It doesn’t matter what part of the political spectrum you favour: pretty much everyone is agreed 2016 has been an extraordinary year which few of us are ready to have repeated in a hurry.

Besides the wide-scale lunacy which has overtaken many parts of the planet — that’s the Brexit referendum result and the election of Donald Trump in one misbegotten handful — and the near-misses such as the frighteningly close far-right win in Austria, we are looking back on a year of rising terrorism and misery for so many.

From the mass deaths resulting from extremism in places such as Nice – and, more recently, in Berlin – to the individual agony of the family of murdered MP Jo Cox, 2016 has been a year of desperation and unhappiness.

And yet, I’d like to shine a little sunshine for readers in these last otherwise mean-spirited days that have characterised this miserable past year of 2016.

And that sunshine lies in the quiet, relatively unsung work done by Israel to help, treat and save its Syrian neighbours who have been caught up in Assad’s bloody civil war. It came fully to light last week, when prime minister Benjamin Netanyahu presided over a pre-Chanukah/Christmas reception for members of the foreign press based in Israel.

And, though I would be among the first to note the prime minister’s particular brand of political opportunism, I was also rather happy to hear him announce that Israel was ready to take in injured refugees from Aleppo and arrange for them to be treated in the country’s hospitals.

He said: “We see the tragedy of terrible suffering of civilians and I’ve asked the foreign ministry to seek ways to expand our medical assistance to the civilian casualties of the Syrian tragedy, specifically in Aleppo, where we’re prepared to take in wounded women and children, and also men if they’re not combatants.”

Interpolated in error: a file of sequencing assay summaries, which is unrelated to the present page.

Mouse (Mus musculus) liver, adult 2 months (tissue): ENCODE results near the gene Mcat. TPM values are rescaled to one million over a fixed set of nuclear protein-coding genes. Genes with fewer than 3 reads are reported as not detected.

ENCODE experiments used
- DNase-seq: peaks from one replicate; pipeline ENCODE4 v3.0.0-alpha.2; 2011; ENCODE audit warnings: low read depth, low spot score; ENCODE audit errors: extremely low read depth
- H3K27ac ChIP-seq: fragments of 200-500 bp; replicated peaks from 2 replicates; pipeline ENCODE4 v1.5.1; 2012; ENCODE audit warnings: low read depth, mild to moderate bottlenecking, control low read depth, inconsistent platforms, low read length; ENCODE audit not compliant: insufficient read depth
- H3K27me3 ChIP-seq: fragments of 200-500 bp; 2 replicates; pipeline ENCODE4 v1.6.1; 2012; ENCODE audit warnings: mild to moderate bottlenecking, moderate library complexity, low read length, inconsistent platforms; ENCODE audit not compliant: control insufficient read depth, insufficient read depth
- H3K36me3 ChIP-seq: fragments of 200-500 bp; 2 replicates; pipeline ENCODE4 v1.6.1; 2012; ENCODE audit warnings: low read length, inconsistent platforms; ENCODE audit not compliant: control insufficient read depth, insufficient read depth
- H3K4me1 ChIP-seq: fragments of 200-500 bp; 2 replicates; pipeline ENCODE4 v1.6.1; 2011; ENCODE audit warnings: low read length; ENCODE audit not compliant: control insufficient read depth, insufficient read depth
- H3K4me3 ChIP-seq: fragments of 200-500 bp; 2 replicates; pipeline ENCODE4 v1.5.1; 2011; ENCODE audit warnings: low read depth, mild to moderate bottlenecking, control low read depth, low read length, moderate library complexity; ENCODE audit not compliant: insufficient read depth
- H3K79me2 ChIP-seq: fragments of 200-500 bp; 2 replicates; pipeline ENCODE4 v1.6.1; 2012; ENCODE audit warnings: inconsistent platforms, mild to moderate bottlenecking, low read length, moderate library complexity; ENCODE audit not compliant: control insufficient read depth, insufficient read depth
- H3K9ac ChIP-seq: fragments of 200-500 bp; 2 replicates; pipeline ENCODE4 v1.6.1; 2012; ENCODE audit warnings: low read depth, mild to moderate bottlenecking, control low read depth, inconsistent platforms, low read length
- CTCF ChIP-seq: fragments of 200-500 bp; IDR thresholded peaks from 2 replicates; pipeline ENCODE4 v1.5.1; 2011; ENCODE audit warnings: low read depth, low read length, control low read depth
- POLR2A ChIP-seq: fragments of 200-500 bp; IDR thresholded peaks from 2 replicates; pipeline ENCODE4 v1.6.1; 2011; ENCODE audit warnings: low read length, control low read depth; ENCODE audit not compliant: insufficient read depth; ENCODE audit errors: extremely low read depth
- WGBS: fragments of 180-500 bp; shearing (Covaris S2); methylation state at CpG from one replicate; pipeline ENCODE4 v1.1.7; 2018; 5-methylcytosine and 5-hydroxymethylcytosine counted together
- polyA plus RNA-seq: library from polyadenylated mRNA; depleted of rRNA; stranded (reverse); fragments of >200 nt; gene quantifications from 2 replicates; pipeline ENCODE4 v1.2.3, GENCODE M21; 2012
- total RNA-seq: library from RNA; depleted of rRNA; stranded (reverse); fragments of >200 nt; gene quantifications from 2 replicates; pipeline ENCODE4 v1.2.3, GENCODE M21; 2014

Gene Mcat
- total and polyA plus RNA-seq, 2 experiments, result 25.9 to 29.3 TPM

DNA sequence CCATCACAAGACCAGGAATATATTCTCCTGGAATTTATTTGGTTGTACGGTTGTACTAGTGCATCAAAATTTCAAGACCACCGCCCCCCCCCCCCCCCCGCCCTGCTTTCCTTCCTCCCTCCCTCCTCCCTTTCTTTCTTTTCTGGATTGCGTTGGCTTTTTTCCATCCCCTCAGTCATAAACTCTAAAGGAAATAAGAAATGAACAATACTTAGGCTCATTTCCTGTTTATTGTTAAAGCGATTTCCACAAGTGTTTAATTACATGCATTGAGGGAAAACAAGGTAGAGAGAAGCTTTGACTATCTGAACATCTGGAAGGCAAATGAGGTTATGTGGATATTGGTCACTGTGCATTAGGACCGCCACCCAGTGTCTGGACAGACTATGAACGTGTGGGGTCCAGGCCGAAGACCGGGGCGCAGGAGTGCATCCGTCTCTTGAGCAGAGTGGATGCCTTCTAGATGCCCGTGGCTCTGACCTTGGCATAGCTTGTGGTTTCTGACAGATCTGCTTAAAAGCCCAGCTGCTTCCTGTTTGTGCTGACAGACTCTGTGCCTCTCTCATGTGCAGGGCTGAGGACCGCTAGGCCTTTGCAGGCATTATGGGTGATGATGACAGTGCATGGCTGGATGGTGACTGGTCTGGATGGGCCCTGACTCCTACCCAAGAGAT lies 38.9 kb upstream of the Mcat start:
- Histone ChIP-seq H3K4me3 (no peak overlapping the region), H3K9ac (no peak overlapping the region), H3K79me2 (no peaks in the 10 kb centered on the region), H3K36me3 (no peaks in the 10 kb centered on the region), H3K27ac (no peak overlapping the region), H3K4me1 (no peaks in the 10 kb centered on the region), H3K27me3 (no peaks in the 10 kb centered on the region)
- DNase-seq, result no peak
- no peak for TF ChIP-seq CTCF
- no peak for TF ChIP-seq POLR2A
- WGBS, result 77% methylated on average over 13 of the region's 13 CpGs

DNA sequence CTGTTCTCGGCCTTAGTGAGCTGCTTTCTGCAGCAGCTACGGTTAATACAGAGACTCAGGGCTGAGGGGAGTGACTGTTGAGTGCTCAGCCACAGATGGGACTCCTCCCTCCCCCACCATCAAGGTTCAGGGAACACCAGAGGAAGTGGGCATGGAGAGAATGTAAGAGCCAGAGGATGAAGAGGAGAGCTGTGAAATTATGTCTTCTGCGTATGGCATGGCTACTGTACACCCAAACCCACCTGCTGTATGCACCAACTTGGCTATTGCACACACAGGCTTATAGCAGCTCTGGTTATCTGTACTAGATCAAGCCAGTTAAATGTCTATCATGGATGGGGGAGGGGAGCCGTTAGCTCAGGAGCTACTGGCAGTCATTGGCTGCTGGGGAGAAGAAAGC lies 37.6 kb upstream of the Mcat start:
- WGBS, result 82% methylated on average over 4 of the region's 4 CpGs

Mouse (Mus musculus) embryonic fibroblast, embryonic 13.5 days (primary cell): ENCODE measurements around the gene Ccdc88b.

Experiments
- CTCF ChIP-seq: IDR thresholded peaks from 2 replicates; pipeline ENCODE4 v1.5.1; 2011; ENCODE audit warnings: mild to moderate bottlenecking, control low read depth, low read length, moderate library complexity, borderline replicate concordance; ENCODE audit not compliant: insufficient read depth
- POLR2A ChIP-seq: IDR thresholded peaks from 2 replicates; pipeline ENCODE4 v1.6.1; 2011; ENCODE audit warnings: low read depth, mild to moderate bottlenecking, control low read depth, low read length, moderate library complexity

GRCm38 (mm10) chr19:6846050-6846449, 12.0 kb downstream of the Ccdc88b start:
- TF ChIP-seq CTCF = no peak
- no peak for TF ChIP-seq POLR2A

Netanyahu went on: “We’d like to do that: bring them to Israel, take care of them in our hospitals as we’ve done with thousands of Syrian civilians. We’re looking into ways of doing this; it’s being explored as we speak.”

It was just a throwaway line, that “as we’ve done with thousands of Syrian civilians”, but in fact it was nothing but the truth: for the past three years the men and women of the IDF medical corps and of Israel’s northern hospitals have been quietly and patiently treating more than 2,000 Syrians.

And those Syrians have come in all shapes and sizes, and some of them may well be militants fighting against Assad’s government forces.

Since the Syrians began arriving in February 2013, a steady stream have been making their way across the frontier; one of the results to come out of this is that Syrian babies have been born at Ziv Medical Centre in Sfat, just 40 minutes from the Syrian border.

It’s not all sweetness and light; Israel knows that too often it patches up young men who return to violence once back in Syria, and great care is taken to ensure that no trace of Hebrew lettering remains on their post-hospital medication or other aid.

And yet, what a terrific thing for Israel to be doing, and how great a message must inevitably be seeping through to these Syrian patients: that Israel, the great enemy, is actually a good place with good people in it. Not perfect, but pretty nice in contrast to Syria.

So l’chaim to Israel’s medics — and here’s to a peaceful year for all of us.